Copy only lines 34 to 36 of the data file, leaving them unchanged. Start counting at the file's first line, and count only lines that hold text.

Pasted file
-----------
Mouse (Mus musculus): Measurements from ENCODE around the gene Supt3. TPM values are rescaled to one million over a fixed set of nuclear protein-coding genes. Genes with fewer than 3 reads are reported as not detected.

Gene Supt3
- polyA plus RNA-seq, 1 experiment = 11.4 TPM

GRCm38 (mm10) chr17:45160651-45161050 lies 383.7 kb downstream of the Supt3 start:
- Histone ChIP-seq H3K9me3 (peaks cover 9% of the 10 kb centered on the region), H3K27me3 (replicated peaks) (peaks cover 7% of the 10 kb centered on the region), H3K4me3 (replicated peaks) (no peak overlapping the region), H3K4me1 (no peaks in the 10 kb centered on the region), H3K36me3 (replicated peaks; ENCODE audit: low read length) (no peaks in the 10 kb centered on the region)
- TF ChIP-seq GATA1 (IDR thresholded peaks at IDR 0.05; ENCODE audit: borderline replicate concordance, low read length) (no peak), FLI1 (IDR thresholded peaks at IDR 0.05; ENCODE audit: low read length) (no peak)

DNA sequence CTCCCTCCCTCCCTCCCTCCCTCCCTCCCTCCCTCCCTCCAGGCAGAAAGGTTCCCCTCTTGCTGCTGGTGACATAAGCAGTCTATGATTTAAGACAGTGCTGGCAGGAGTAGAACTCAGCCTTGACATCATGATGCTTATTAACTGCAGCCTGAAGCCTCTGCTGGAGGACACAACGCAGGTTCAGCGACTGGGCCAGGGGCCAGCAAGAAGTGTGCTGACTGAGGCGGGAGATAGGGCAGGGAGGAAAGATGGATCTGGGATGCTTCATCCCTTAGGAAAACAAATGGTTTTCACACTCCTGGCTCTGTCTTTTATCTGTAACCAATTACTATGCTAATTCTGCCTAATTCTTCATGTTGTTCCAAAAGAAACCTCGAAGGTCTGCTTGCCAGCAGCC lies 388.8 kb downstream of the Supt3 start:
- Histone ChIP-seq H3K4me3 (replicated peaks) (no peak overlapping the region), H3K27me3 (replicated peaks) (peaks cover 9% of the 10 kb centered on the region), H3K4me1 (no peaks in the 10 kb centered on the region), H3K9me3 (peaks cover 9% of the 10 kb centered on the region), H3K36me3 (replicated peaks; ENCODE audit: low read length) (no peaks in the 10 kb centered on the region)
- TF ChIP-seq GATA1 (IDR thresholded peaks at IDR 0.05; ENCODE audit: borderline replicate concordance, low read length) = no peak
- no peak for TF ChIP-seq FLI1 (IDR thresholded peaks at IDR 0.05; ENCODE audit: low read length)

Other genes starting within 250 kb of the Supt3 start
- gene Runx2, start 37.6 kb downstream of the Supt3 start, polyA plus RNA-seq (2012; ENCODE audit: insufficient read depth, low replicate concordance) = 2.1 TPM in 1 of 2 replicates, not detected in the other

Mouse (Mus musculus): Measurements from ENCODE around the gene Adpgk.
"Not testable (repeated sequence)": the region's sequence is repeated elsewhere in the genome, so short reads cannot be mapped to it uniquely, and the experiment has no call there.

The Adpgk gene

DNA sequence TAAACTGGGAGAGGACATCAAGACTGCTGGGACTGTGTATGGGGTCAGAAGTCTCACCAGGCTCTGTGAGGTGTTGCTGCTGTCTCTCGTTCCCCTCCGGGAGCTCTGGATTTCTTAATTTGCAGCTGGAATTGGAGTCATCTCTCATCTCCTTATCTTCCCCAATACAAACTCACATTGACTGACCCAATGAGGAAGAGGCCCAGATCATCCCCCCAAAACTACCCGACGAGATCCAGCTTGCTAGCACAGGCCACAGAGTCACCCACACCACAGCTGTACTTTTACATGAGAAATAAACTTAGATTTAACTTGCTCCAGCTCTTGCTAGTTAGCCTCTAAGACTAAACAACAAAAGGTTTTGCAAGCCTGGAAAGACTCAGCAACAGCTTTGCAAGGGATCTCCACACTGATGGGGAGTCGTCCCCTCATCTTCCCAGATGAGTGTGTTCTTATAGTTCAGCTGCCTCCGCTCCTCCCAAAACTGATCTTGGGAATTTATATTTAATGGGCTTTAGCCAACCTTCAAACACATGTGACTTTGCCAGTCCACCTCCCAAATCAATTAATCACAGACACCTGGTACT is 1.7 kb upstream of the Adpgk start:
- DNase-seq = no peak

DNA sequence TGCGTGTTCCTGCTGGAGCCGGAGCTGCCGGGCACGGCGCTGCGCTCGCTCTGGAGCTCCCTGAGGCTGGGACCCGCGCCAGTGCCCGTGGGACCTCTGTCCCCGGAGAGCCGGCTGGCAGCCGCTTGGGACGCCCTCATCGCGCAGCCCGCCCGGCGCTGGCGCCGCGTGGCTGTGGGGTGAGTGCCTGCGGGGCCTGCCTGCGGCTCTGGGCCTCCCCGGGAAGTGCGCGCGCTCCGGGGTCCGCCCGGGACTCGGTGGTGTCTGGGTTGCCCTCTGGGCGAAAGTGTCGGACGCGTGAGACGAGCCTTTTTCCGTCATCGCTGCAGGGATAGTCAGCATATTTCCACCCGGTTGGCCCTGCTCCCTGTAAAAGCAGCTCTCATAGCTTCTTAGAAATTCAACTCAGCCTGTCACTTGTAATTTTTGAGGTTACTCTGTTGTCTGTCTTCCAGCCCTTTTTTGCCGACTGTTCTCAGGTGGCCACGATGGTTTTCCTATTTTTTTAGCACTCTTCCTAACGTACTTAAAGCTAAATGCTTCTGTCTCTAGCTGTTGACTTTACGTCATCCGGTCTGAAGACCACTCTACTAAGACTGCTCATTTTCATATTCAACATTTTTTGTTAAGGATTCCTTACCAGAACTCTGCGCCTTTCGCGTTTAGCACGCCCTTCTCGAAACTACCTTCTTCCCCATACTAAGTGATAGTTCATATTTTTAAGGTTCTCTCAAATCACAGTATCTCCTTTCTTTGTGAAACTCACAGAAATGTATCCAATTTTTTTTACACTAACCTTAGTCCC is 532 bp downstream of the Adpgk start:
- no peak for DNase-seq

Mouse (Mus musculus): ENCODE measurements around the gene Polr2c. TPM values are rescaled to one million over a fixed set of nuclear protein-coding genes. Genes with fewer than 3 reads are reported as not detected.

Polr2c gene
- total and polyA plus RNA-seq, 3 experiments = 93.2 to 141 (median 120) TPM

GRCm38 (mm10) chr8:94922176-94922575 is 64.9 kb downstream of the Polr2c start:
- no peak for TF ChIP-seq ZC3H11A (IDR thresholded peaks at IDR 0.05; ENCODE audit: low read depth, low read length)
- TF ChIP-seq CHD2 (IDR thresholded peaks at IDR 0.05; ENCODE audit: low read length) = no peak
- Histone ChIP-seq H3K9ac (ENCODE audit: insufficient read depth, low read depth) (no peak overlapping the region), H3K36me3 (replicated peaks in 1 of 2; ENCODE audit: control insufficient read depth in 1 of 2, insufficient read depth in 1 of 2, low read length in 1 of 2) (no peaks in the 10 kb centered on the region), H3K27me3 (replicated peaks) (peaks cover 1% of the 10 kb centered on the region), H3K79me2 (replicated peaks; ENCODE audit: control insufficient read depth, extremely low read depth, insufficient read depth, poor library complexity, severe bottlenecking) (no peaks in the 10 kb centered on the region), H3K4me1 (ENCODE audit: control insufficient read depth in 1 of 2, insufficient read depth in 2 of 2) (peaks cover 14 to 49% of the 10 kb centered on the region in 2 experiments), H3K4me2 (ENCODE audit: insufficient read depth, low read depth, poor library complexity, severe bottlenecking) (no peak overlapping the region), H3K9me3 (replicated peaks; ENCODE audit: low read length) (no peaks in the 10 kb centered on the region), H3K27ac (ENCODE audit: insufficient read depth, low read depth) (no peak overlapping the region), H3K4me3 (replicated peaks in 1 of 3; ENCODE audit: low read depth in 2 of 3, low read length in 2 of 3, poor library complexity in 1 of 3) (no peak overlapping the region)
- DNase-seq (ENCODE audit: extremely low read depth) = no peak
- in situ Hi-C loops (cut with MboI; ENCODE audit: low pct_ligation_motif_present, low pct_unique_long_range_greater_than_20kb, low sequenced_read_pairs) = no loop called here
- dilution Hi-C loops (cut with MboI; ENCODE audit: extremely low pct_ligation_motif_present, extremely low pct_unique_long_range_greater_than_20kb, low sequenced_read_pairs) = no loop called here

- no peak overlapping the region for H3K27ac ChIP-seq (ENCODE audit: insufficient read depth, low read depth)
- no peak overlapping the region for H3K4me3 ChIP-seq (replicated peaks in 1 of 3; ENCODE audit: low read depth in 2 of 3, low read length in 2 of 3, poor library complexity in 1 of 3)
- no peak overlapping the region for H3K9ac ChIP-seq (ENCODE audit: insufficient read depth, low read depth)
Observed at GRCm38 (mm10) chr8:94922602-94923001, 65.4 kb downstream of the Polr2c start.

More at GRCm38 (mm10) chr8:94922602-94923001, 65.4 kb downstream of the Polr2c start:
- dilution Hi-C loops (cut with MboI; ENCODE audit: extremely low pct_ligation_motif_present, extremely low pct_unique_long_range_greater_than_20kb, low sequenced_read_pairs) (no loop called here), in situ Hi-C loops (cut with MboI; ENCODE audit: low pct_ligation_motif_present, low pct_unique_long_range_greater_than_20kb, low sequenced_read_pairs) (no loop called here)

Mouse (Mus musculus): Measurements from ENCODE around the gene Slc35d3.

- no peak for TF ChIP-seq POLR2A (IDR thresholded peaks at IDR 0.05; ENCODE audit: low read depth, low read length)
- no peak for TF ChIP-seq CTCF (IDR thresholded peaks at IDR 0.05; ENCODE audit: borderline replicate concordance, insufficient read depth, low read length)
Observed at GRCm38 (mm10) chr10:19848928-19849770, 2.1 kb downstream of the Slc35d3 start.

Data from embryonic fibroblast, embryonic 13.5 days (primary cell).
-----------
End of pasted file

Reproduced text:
More at GRCm38 (mm10) chr8:94922602-94923001, 65.4 kb downstream of the Polr2c start:
- dilution Hi-C loops (cut with MboI; ENCODE audit: extremely low pct_ligation_motif_present, extremely low pct_unique_long_range_greater_than_20kb, low sequenced_read_pairs) (no loop called here), in situ Hi-C loops (cut with MboI; ENCODE audit: low pct_ligation_motif_present, low pct_unique_long_range_greater_than_20kb, low sequenced_read_pairs) (no loop called here)

Mouse (Mus musculus): Measurements from ENCODE around the gene Slc35d3.